- Deterministic vs. randomized policy
- Optimal Learning Trajectories: Some algorithms assume that the Optimal Learning Trajectories (OLTs) are known for all learning examples. An OLT is a sequence of actions that, given an input, leads from the initial state to the correct output.
- Optimal Learning Policy: Some algorithms assume that for each learning example, we know an Optimal Learning Policy (OLP). The OLP is a procedure that knows the best decision to perform for any state of the prediction space.
Arguments for reinforcement learning Edit
There's not enough training data for supervised learning to succeed in many tasks. See also Yoshua Bengio's argument for unsupervised learning[note 1].
Anthropomorphic argument (albeit a weak one): children learn from a small amount of "labeled" data. Humans of all age learn by trial-and-error, environment simulation,...
- TensorForce: deep integration with TensorFlow, good amount of documentation
- Keras-rl: simplistic, comes with some documentation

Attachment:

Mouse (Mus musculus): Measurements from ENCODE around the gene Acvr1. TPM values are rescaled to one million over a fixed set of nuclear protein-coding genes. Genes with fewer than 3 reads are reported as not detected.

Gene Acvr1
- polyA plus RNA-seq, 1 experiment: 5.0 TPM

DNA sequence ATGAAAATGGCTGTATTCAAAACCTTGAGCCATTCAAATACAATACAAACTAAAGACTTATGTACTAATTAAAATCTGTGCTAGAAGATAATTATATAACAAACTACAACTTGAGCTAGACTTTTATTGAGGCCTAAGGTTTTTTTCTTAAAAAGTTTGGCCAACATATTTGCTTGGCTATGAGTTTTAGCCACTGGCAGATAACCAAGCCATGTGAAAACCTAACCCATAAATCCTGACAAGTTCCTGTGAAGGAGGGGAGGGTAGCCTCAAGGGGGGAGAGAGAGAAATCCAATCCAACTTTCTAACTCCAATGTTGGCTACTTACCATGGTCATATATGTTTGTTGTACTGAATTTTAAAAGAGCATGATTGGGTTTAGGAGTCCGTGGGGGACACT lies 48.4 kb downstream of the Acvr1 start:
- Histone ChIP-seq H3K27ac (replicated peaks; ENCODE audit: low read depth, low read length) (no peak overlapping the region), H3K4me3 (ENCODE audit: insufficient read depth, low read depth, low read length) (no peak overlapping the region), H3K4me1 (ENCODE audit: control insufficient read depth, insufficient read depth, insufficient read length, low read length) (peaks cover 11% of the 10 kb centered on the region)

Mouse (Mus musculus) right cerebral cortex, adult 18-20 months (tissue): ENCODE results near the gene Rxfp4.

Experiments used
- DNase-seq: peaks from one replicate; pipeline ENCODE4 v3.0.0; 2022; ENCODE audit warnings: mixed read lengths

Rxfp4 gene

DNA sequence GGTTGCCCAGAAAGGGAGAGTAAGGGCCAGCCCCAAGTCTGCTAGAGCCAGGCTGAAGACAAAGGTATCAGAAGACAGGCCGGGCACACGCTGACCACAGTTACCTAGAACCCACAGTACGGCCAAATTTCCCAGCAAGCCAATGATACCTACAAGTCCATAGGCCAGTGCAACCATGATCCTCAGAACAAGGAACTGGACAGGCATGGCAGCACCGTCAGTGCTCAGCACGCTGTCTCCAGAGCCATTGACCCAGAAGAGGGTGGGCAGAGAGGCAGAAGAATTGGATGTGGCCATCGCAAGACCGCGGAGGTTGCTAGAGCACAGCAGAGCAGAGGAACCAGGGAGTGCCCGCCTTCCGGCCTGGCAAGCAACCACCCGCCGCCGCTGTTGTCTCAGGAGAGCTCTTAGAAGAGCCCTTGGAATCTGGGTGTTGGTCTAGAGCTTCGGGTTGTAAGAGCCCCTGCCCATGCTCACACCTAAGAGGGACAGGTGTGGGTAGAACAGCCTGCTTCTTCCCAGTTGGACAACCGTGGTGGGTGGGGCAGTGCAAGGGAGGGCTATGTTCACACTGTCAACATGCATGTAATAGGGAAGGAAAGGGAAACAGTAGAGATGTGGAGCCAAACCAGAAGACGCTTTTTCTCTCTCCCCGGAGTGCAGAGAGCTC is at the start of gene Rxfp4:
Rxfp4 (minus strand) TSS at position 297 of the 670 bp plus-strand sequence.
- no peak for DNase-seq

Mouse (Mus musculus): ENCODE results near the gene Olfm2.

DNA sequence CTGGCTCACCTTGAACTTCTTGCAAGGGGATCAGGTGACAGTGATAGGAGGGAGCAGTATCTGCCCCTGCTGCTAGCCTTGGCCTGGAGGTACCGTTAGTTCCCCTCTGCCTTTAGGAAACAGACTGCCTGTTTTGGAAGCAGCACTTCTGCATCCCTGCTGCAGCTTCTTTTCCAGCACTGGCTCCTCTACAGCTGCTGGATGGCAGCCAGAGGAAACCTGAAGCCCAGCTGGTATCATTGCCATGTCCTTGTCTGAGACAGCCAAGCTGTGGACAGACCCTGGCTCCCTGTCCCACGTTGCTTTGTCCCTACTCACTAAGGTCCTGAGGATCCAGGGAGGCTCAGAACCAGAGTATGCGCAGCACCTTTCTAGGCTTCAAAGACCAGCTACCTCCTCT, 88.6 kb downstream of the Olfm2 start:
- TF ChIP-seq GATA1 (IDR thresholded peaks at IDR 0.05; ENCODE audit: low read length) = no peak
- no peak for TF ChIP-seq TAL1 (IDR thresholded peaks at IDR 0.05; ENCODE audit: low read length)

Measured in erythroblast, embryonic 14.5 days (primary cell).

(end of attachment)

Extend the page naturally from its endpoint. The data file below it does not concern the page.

- Google's Dopamin: research-oriented framework
- Facebook's Horizon: production-ready framework based on PyTorch
- RL-Glue: old framework, unlikely to scale
- Reference: Tanner and White (2009),
- Website: https://sites.google.com/a/rl-community.org/rl-glue/Home?authuser=0
- A list of many frameworks is here
See also Edit
- Solving Relational and First-order Markov decision processes
- Policy gradient methods
- An introduction to Policy Gradient Methods
- Jürgen Schmidhuber's futuristic RL
- Satinder Singh's homepage
- RL blog (with links to labs and other resources)
- Trial and error in human -- while a typical RL algorithm would need millions attempts, this girl needs 16. She did so not by policy gradient or value iteration but by consciously thinking about problems, different solutions, maybe also by simulation in her mind.
- ↑ Note that he means non-standard unsupervised learning in which an agent can also interact with its environment.
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